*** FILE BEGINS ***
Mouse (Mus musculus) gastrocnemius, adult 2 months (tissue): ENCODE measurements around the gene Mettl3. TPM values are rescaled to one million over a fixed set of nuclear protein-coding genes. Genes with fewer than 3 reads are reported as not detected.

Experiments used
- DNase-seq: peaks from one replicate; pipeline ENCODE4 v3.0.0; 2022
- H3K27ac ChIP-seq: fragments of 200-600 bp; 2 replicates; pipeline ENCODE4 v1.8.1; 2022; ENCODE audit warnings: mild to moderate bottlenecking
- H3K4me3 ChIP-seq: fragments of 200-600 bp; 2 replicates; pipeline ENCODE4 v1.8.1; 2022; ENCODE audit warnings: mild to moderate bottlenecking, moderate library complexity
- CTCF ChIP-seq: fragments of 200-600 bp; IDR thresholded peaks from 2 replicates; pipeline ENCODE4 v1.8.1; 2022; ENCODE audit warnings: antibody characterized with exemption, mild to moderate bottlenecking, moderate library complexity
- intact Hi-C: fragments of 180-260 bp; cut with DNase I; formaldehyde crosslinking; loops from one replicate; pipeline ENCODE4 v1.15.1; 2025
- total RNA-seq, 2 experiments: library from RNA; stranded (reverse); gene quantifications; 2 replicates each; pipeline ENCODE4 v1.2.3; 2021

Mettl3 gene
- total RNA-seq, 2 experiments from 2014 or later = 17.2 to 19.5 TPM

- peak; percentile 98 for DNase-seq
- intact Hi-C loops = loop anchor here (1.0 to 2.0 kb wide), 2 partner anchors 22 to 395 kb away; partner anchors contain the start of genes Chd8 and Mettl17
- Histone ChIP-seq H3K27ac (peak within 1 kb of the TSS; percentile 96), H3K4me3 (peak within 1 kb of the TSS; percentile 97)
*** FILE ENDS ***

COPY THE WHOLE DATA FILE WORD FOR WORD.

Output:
Mouse (Mus musculus) gastrocnemius, adult 2 months (tissue): ENCODE measurements around the gene Mettl3. TPM values are rescaled to one million over a fixed set of nuclear protein-coding genes. Genes with fewer than 3 reads are reported as not detected.

Experiments used
- DNase-seq: peaks from one replicate; pipeline ENCODE4 v3.0.0; 2022
- H3K27ac ChIP-seq: fragments of 200-600 bp; 2 replicates; pipeline ENCODE4 v1.8.1; 2022; ENCODE audit warnings: mild to moderate bottlenecking
- H3K4me3 ChIP-seq: fragments of 200-600 bp; 2 replicates; pipeline ENCODE4 v1.8.1; 2022; ENCODE audit warnings: mild to moderate bottlenecking, moderate library complexity
- CTCF ChIP-seq: fragments of 200-600 bp; IDR thresholded peaks from 2 replicates; pipeline ENCODE4 v1.8.1; 2022; ENCODE audit warnings: antibody characterized with exemption, mild to moderate bottlenecking, moderate library complexity
- intact Hi-C: fragments of 180-260 bp; cut with DNase I; formaldehyde crosslinking; loops from one replicate; pipeline ENCODE4 v1.15.1; 2025
- total RNA-seq, 2 experiments: library from RNA; stranded (reverse); gene quantifications; 2 replicates each; pipeline ENCODE4 v1.2.3; 2021

Mettl3 gene
- total RNA-seq, 2 experiments from 2014 or later = 17.2 to 19.5 TPM

- peak; percentile 98 for DNase-seq
- intact Hi-C loops = loop anchor here (1.0 to 2.0 kb wide), 2 partner anchors 22 to 395 kb away; partner anchors contain the start of genes Chd8 and Mettl17
- Histone ChIP-seq H3K27ac (peak within 1 kb of the TSS; percentile 96), H3K4me3 (peak within 1 kb of the TSS; percentile 97)